What does Genesis 35:17 mean?Jacob's most loved wife, Rachel (Genesis 29:30), has gone into labor. This happens while the large company is traveling south from Bethel toward the region of Bethlehem and Jerusalem. The Bible describes this as a difficult birth (Genesis 35:16), though we are not told exactly why. It's possible that Rachel went into early labor, possibly due to some unmentioned health issue.
Rachel's labor is difficult and life-threatening. The Hebrew words applied to her situation evoke something "fierce," "harsh," or "severe." A curious detail is that the midwife can identify the baby's sex during—not after—the worst part of this process. This could suggest something like a breech birth, where the baby is delivered feet-first. This timing might also suggest the midwife was performing a Caesarean, or "C-section," where the infant is cut from the mother's womb. Despite popular misunderstanding, this process was not named for the Roman ruler Julius Caesar; it was a last-resort method for thousands of years prior. In the ancient world, a c-section was a last-ditch effort to save the baby of a dying woman, as the "surgery" itself was always fatal.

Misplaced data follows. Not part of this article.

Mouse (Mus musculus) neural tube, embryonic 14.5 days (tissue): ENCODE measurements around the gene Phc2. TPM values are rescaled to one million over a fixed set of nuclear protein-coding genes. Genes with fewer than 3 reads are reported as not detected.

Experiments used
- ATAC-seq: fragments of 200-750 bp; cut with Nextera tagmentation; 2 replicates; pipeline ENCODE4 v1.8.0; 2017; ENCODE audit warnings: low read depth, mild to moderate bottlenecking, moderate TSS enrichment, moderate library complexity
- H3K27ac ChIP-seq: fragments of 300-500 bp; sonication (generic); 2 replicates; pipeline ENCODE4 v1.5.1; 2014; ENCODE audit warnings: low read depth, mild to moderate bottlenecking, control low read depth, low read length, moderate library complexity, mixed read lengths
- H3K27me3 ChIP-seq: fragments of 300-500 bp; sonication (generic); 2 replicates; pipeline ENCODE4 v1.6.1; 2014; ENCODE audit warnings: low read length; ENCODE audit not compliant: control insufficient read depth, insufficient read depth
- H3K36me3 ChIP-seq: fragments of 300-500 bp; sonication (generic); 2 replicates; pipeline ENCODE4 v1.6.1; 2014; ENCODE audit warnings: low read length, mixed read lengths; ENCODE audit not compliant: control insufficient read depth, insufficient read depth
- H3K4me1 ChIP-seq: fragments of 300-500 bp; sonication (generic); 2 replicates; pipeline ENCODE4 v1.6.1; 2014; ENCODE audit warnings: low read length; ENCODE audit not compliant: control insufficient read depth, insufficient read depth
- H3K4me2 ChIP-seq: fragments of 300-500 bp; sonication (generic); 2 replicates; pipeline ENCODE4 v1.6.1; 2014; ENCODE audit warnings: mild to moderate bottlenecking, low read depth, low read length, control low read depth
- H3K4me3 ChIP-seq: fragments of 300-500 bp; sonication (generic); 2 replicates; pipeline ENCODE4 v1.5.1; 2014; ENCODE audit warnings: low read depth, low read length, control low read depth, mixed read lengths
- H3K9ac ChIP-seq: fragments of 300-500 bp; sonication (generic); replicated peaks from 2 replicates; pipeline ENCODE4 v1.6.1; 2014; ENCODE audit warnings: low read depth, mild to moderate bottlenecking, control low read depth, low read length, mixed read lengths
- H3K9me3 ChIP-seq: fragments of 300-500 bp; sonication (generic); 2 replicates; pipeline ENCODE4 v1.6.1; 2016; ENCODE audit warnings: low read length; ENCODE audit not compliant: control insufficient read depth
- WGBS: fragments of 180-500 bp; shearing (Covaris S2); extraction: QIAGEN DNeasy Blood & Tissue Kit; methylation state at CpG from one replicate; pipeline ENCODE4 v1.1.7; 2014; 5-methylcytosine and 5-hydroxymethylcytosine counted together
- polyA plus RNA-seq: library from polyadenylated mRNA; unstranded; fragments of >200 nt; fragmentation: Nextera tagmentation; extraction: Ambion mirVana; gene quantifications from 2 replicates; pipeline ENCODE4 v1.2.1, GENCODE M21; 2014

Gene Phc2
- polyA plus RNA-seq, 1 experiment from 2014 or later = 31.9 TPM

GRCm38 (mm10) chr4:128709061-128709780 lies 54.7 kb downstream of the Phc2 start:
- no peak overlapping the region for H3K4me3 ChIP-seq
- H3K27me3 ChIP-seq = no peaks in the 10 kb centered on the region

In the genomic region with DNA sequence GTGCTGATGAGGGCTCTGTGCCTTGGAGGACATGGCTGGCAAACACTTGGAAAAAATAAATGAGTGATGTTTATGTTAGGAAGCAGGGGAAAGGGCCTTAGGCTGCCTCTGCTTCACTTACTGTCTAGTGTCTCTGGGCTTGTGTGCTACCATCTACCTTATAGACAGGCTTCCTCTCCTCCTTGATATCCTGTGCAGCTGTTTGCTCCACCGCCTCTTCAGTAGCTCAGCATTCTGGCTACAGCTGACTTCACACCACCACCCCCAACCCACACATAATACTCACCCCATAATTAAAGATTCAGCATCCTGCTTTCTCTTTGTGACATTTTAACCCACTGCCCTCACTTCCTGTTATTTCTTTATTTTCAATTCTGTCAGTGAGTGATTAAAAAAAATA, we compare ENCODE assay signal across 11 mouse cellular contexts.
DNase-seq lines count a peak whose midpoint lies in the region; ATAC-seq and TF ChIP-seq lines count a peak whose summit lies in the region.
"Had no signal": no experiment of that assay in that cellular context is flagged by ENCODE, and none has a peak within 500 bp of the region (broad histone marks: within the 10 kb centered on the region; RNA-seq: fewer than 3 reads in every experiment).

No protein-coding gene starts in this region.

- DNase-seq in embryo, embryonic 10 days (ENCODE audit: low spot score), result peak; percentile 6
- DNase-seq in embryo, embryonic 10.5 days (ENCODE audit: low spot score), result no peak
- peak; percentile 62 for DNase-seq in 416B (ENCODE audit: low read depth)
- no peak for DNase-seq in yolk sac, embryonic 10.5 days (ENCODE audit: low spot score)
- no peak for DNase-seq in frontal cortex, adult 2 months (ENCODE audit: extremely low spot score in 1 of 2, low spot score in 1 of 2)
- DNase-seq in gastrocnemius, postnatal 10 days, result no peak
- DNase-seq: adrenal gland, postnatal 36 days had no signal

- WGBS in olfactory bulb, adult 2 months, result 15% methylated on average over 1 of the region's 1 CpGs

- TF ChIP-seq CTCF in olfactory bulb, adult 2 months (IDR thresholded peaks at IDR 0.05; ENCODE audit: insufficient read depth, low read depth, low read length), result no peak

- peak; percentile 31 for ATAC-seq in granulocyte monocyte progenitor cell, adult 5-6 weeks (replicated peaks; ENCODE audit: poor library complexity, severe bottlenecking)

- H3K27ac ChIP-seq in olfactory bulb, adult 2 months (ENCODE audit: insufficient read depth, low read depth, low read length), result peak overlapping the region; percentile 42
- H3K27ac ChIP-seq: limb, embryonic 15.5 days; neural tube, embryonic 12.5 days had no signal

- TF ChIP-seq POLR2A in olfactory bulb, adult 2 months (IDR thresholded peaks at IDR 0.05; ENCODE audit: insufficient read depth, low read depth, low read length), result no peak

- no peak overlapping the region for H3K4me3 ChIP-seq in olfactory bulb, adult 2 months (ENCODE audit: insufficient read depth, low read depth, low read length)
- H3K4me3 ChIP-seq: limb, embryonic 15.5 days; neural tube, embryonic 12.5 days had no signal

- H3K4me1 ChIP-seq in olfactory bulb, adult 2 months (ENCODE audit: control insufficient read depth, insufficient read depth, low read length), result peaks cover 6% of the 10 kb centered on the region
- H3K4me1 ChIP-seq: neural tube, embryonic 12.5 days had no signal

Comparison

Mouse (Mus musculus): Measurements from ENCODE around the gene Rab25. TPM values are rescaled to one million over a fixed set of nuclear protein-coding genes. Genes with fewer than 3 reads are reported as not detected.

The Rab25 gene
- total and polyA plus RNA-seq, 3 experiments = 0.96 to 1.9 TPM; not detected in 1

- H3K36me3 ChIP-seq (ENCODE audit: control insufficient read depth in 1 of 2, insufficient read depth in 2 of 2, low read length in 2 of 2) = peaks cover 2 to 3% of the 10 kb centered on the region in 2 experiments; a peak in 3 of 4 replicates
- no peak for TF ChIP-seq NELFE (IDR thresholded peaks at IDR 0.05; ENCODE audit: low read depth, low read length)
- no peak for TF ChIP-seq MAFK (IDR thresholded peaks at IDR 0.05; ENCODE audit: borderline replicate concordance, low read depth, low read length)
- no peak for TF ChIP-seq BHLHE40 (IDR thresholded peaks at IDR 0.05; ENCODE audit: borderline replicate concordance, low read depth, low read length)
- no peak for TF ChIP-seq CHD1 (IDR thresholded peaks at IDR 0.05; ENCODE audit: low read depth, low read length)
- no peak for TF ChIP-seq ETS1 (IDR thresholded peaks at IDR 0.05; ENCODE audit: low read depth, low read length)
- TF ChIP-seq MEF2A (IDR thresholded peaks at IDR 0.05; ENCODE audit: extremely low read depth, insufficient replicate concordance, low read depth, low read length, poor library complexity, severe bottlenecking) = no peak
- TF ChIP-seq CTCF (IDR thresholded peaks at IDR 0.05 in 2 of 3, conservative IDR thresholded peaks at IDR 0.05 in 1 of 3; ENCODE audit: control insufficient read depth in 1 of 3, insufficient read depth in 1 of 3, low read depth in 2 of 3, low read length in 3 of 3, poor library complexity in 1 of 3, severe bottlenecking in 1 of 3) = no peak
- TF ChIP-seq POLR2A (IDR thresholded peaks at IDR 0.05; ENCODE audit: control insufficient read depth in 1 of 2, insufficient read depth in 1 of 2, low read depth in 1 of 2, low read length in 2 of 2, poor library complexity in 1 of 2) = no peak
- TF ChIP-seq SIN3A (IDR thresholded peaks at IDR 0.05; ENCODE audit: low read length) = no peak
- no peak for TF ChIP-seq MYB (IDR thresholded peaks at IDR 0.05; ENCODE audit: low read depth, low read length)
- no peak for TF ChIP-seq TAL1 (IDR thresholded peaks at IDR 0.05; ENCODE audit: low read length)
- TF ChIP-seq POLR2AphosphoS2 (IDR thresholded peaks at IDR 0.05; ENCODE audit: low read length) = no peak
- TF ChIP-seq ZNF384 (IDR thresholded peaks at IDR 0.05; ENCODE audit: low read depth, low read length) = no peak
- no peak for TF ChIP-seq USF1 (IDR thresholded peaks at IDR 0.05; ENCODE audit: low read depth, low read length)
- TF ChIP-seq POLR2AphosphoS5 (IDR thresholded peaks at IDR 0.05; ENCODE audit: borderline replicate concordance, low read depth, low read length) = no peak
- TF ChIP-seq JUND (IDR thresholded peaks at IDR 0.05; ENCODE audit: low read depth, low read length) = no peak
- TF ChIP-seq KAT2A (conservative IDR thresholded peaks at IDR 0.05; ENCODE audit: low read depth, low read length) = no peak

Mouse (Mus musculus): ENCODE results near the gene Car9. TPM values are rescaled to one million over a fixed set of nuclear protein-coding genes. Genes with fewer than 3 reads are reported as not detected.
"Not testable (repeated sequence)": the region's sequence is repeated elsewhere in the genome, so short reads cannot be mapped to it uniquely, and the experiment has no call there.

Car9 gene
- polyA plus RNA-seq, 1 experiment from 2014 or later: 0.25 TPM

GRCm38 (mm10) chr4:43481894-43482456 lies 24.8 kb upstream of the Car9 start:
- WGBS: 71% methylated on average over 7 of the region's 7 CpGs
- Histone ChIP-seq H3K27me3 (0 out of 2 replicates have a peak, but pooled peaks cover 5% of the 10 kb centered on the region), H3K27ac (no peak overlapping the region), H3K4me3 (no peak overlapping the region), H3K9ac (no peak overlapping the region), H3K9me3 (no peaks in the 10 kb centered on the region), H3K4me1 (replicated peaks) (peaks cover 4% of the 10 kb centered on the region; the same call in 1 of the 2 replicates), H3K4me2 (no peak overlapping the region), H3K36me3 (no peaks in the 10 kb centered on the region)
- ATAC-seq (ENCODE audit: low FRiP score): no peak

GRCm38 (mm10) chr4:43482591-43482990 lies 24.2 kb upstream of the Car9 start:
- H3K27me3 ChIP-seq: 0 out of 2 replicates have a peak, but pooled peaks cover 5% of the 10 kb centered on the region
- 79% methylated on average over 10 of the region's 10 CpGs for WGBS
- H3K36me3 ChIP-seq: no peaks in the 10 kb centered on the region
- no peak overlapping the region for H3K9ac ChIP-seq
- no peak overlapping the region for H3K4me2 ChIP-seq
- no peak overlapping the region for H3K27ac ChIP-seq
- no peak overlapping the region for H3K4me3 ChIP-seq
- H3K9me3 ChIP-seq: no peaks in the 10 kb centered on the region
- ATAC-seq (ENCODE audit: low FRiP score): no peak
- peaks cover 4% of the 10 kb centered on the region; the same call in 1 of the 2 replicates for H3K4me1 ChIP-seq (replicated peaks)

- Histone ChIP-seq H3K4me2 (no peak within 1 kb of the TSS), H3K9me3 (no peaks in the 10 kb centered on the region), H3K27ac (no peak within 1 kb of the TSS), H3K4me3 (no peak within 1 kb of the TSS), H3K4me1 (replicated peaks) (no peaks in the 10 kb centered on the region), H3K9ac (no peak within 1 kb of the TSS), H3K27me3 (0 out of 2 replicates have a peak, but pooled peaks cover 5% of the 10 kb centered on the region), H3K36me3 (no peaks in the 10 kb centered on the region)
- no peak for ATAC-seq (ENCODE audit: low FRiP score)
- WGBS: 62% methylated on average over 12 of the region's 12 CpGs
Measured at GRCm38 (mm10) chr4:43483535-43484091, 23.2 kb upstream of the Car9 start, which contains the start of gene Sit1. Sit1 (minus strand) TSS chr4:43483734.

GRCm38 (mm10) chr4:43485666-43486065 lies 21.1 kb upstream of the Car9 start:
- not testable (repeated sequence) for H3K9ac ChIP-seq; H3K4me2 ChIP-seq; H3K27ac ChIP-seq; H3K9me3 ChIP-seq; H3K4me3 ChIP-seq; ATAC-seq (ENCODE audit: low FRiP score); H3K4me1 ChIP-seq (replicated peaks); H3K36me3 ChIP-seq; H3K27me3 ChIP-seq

Lacking more information, we can only speculate as to a medical cause. The only meaningful details preserved are that the process was extremely difficult, and ultimately fatal for Rachel (Genesis 35:18–19).
The midwife delivering the baby attempts to encourage Rachel with the news that she has given birth to a long-awaited second son. The name of Rachel's first son, Joseph, was a prayer for another son (Genesis 30:24). Now that prayer has been answered. It's possible that Rachel has given birth to daughters, as well, though we don't know for sure.